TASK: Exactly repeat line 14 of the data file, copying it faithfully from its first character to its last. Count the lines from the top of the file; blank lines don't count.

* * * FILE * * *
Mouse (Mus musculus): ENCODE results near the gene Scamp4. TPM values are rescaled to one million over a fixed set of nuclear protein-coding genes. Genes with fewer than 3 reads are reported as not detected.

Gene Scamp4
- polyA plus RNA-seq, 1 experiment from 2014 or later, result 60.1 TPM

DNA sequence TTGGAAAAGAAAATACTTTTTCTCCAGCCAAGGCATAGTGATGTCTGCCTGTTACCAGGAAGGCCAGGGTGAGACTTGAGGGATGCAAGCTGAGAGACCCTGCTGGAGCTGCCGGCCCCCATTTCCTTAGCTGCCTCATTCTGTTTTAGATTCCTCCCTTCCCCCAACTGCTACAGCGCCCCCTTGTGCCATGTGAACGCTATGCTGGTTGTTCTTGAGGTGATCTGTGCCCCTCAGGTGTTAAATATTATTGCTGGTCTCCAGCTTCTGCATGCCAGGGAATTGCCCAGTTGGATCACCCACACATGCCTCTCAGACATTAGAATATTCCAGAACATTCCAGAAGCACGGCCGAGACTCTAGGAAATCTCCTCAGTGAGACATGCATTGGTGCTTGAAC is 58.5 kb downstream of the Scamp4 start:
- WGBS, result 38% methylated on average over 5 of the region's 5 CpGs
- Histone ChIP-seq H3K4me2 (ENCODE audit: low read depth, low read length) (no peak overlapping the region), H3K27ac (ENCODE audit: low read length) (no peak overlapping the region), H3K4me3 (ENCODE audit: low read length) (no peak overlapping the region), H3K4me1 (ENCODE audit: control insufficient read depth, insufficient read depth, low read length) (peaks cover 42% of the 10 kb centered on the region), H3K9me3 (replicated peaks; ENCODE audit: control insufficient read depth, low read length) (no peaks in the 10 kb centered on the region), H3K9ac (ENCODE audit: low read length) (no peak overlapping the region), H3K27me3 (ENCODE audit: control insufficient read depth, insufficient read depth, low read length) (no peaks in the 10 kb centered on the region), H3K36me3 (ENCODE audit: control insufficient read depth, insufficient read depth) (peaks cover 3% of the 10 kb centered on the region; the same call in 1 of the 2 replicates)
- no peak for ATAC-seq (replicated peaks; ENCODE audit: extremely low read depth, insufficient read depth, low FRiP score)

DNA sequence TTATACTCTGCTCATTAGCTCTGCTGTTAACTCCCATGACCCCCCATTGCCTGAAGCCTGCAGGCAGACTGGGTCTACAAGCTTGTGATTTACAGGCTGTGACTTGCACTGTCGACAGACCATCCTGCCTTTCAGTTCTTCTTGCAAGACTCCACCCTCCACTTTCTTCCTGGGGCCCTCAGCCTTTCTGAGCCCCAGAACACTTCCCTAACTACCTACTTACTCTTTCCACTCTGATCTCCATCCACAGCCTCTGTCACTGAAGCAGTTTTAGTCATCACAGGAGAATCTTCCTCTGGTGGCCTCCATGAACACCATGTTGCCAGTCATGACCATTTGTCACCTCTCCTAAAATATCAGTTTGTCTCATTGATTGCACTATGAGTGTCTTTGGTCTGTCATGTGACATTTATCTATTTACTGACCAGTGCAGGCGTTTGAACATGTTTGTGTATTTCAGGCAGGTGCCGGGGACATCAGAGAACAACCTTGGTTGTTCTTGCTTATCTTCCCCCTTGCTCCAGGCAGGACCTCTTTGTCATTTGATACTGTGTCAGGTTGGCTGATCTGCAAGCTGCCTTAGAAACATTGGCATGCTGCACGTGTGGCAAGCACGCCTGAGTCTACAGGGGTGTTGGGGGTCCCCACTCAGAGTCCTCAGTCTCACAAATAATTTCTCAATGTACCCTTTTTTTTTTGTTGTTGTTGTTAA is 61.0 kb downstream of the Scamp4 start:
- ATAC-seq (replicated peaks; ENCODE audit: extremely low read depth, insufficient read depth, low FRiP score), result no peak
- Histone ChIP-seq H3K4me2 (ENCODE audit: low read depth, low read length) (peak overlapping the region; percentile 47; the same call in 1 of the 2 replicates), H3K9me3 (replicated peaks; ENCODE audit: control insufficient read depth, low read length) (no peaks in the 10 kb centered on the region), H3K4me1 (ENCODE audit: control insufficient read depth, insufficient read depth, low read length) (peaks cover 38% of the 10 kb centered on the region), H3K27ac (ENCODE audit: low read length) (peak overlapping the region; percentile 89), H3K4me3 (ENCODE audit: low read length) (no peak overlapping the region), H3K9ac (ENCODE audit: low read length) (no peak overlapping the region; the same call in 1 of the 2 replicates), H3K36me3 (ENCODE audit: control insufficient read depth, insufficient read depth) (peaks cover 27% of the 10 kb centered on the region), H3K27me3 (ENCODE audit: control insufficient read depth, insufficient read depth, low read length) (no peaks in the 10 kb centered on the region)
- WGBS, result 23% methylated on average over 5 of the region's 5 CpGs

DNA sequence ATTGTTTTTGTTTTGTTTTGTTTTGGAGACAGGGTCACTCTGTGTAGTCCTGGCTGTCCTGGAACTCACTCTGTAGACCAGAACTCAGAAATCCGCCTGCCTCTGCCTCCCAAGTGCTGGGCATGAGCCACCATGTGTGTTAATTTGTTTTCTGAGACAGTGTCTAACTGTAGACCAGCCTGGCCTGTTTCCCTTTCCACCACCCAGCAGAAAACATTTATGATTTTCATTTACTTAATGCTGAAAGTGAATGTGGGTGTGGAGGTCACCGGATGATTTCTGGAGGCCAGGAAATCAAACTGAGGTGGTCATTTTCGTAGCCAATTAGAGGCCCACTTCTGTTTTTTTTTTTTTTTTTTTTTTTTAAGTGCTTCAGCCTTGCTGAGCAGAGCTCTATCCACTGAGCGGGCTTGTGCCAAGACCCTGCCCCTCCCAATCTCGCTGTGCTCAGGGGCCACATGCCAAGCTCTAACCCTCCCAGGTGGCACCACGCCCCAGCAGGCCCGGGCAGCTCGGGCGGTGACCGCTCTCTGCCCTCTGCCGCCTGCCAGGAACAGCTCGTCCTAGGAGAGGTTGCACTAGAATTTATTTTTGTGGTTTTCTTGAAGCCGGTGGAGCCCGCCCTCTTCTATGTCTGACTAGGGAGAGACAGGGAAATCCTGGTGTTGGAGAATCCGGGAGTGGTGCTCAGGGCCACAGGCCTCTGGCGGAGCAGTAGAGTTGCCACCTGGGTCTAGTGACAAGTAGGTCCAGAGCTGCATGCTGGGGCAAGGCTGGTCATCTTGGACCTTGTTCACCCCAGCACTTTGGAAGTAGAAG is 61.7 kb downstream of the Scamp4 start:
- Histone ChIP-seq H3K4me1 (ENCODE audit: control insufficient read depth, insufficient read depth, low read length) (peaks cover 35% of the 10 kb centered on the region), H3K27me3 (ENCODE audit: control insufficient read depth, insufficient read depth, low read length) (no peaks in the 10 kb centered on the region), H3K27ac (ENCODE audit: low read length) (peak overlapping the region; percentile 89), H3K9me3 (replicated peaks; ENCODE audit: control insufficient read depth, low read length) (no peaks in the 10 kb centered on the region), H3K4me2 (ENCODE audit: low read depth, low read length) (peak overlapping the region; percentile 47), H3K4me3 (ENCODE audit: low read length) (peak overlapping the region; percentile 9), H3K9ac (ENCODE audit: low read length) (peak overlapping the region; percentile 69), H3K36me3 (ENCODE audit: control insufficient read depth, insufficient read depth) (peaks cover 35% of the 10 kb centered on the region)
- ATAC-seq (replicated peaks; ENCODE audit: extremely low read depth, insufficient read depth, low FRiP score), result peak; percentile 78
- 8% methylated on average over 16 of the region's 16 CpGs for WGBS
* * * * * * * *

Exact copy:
- ATAC-seq (replicated peaks; ENCODE audit: extremely low read depth, insufficient read depth, low FRiP score), result peak; percentile 78